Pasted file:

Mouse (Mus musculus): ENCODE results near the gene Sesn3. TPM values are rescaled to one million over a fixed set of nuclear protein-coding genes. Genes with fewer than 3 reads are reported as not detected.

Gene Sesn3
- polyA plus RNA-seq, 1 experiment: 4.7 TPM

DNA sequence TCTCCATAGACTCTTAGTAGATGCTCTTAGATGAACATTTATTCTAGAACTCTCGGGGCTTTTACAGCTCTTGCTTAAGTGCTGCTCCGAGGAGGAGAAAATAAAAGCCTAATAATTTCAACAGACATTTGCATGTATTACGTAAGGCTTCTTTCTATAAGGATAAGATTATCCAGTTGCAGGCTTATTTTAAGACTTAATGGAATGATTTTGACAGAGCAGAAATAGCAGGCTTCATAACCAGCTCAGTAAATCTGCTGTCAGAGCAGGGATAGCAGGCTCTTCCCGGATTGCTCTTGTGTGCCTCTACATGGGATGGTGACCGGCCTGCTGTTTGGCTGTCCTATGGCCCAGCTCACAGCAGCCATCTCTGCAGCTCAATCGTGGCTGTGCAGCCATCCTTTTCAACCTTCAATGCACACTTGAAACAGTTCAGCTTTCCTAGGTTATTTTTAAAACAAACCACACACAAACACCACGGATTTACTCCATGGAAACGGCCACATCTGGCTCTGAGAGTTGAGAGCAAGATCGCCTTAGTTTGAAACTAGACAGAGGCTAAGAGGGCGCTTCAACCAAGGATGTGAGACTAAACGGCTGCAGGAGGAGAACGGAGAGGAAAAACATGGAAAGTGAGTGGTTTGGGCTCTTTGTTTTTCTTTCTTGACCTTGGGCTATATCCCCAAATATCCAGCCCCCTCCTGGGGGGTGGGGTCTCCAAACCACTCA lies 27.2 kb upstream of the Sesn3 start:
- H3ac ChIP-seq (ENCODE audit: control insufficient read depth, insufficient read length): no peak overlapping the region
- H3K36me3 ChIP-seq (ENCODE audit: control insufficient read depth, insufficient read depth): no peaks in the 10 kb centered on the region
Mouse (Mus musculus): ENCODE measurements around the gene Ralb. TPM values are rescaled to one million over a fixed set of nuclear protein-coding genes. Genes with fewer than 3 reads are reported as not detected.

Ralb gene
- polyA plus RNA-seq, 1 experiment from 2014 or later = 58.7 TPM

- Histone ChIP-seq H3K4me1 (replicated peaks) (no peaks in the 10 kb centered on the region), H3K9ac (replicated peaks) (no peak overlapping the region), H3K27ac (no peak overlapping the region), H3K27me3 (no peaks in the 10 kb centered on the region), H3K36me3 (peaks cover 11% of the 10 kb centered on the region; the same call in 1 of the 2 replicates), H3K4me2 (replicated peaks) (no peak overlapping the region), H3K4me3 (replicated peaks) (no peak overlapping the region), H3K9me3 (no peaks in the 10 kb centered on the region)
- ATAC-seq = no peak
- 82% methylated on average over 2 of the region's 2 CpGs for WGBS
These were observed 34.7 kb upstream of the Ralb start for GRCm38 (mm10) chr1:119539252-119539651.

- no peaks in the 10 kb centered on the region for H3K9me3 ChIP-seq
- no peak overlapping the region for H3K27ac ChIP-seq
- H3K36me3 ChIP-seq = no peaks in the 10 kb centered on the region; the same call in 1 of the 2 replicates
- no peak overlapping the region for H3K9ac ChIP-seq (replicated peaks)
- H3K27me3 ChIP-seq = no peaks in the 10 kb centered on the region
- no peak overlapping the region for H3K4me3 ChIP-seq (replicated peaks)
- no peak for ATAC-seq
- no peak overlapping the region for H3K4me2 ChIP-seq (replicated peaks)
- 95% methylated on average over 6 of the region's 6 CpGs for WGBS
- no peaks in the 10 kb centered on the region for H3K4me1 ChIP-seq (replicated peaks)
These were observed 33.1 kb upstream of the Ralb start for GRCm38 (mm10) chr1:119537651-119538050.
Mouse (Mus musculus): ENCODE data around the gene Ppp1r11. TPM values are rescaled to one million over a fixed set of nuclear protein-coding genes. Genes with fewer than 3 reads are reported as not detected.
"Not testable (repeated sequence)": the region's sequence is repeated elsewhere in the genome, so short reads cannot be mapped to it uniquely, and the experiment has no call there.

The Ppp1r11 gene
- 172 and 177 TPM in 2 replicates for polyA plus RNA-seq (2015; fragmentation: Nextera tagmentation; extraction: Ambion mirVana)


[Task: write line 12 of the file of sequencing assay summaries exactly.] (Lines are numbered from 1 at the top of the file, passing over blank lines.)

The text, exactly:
- 82% methylated on average over 2 of the region's 2 CpGs for WGBS